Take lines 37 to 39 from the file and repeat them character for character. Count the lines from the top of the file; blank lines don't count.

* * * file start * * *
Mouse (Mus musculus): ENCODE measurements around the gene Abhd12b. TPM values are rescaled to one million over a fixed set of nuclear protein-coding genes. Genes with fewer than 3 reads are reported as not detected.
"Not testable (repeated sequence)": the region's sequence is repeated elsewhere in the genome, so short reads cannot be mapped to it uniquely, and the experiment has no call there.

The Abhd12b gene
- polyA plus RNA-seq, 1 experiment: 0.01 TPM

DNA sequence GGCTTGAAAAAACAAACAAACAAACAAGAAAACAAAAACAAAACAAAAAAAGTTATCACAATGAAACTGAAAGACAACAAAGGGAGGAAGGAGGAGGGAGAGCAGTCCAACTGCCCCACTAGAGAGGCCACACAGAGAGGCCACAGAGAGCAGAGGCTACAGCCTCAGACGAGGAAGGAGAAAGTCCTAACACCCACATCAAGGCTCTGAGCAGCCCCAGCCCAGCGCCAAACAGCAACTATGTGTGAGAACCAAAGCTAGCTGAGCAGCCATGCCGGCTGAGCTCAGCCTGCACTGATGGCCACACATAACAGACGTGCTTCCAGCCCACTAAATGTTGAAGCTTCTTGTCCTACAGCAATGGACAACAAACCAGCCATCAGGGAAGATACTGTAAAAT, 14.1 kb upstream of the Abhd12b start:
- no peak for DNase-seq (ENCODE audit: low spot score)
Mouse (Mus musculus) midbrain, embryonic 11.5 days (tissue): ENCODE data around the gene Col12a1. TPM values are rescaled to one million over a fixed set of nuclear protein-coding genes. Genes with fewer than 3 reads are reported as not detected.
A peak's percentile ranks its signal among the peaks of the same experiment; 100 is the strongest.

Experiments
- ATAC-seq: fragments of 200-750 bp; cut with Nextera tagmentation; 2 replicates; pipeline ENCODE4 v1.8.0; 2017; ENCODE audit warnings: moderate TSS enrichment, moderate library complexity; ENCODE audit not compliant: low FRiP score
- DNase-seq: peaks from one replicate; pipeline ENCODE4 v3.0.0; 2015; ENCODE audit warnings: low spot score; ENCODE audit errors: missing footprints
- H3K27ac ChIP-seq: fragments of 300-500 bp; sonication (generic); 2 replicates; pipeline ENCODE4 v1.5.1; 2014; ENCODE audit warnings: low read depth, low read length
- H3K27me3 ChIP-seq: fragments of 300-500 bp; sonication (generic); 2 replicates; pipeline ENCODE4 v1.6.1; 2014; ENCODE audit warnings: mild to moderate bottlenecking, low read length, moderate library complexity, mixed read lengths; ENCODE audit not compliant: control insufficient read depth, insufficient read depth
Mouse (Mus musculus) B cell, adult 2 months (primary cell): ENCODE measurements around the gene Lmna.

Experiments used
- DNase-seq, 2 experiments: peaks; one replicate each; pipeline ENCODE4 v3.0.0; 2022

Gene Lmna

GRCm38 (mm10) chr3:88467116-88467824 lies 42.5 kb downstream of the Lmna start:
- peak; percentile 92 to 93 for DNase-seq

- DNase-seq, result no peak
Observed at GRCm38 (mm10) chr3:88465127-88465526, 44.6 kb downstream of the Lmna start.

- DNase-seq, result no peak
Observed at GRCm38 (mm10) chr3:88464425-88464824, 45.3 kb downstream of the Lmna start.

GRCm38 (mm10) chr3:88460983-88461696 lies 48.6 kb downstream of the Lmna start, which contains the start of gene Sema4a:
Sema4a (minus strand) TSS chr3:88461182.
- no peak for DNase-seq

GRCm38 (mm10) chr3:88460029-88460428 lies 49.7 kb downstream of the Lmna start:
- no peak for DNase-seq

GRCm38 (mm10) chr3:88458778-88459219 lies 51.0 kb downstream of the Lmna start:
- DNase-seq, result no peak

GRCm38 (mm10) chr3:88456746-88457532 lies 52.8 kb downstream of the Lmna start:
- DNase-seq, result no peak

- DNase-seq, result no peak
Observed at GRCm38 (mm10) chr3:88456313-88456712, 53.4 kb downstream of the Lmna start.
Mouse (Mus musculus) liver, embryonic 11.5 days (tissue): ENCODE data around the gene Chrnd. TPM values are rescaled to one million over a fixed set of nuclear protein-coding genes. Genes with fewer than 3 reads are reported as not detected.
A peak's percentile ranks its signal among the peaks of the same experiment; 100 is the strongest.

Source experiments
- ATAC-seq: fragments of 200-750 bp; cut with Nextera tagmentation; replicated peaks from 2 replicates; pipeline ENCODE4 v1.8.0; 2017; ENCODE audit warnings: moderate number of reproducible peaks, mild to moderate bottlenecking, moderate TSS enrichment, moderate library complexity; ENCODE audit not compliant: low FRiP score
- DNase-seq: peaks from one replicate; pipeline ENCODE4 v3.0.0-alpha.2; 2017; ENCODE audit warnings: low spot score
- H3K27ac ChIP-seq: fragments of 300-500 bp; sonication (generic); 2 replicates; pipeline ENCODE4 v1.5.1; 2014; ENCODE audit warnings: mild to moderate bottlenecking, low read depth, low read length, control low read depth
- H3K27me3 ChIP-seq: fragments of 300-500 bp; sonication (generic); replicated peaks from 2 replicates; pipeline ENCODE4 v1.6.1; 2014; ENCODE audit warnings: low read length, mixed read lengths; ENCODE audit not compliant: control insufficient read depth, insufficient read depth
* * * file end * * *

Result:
Source experiments
- ATAC-seq: fragments of 200-750 bp; cut with Nextera tagmentation; replicated peaks from 2 replicates; pipeline ENCODE4 v1.8.0; 2017; ENCODE audit warnings: moderate number of reproducible peaks, mild to moderate bottlenecking, moderate TSS enrichment, moderate library complexity; ENCODE audit not compliant: low FRiP score
- DNase-seq: peaks from one replicate; pipeline ENCODE4 v3.0.0-alpha.2; 2017; ENCODE audit warnings: low spot score